Skeptics who worried that Amazon CEO Jeff Bezos’ purchase of the Washington Post represented a D.C. power play won't be soothed by the news that Amazon is pouring more money into lobbying efforts as the mega-retailer continues to grow in scope and ambition.
Amazon.com Inc. (NASDAQ:AMZN) has retained the powerful lobbying firm of Akin Gump Strauss Hauer & Feld and continues to poach new hires in the D.C. area, most recently Cisco aide Steve Hartell, who will direct Amazon's congressional relations, Politico reported this week. Amazon also bought new office space near the nation's capital and has beefed up political spending with $174,000 in congressional donations and $1.9 million in lobbying expenses during the first half of 2014.
“Everybody knows Amazon’s size and power in retail is enormous, so it really should be no surprise their political influence is, too,” Sheila Krumholz, executive director of the nonprofit Center for Responsive Politics, told Politico. “They don’t seem hesitant to use all the opportunities they have at their disposal.”
For the moment, it appears that Amazon’s latest political courtships are largely in the service of its delivery-by-drone ambitions. According to Politico, the Seattle-based company has been “particularly active at the FAA,” most recently pressing the agency for permission to test its drone delivery system, a step it reportedly insisted was necessary for the company to provide its customers with “continuing innovation.” Multiple reports have indicated that Amazon hired Akin Gump Strauss Hauer & Feld specifically to challenge federal prohibitions on the commercial use of drones.
Amazon’s drone program isn't the only area of its business that could benefit from the favor of government agencies. Those who have followed the tensions between Amazon and the "Big 5" publishing houses -- the publishers have accused Amazon of operating a monopoly, while Amazon has accused them of thwarting competition -- will recall that in 2012, the U.S. Department of Justice ordered the publishers to pay $69 million to settle an antitrust lawsuit that accused the publishers of conspiring (along with Apple) to drive down the price of ebooks. At the time, critics decried what many saw as evidence that the DOJ was in Amazon’s pocket.
Any potential coziness between Amazon and D.C. policymakers would be a major cause of concern for traditional publishers, especially as they begin to renegotiate their contracts with Amazon, another term of the price-fixing settlement. When Hachette -- the first of the publishers to be called to the table -- resisted the undisclosed terms of an initial proposal, Amazon responded by removing the preorder button on forthcoming Hachette titles and imposing artificial shipping delays, in addition to raising prices on some titles. Several months in to the negotiation process, Amazon and Hachette haven't come to any significant agreements, and Simon & Schuster has recently started discussions with Amazon about what is believed to be its own contract with the retailer. Given the degree of contentiousness thus far and the extraordinarily high stakes -- the future of the publishing industry at large -- it doesn’t seem unreasonable to imagine that the DOJ and/or the Federal Trade Commission (which last month sued Amazon for allegedly allowing millions of dollars of purchases made by children via its app store) will at some point become involved.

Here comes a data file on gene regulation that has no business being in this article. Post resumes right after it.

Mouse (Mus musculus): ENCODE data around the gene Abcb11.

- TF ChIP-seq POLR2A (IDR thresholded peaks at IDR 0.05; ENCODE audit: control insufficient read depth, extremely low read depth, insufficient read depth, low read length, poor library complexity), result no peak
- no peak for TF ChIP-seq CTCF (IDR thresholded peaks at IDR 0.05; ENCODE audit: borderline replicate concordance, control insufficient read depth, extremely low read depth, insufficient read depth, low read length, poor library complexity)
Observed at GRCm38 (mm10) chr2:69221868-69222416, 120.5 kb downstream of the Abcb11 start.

But at least one Hachette author -- Richard Russo, who's also president of the Author’s Guild, which has been intensely critical of Amazon -- believes that the DOJ wouldn't have as easy a time siding with Amazon as it did in 2012.
“DOJ’s reasoning in siding with Amazon against Apple and the major publishers was based on the fact that Amazon was driving prices lower, which they argued was in the interest of consumers,” Russo told International Business Times in June, while the Amazon-Hachette dispute was dominating headlines. “I don’t see how it’s possible to make the argument anymore.”
But Russo also pointed out that Amazon appeared to have gotten a confidence boost from somewhere. “In the past, they’ve backed down when confronted. Like most bullies, they’d rather intimidate than actually fight. It’s possible that they’re just emboldened by their previous victory [the price-fixing settlement], but you can’t help but wonder if they have been assured in advance they have nothing to fear from the government.”
As Politico noted, Hachette hasn’t at this time indicated it is pursuing any antitrust avenues in its dispute with Amazon. The publisher declined Politico’s request to comment for the story about Amazon’s political alliances.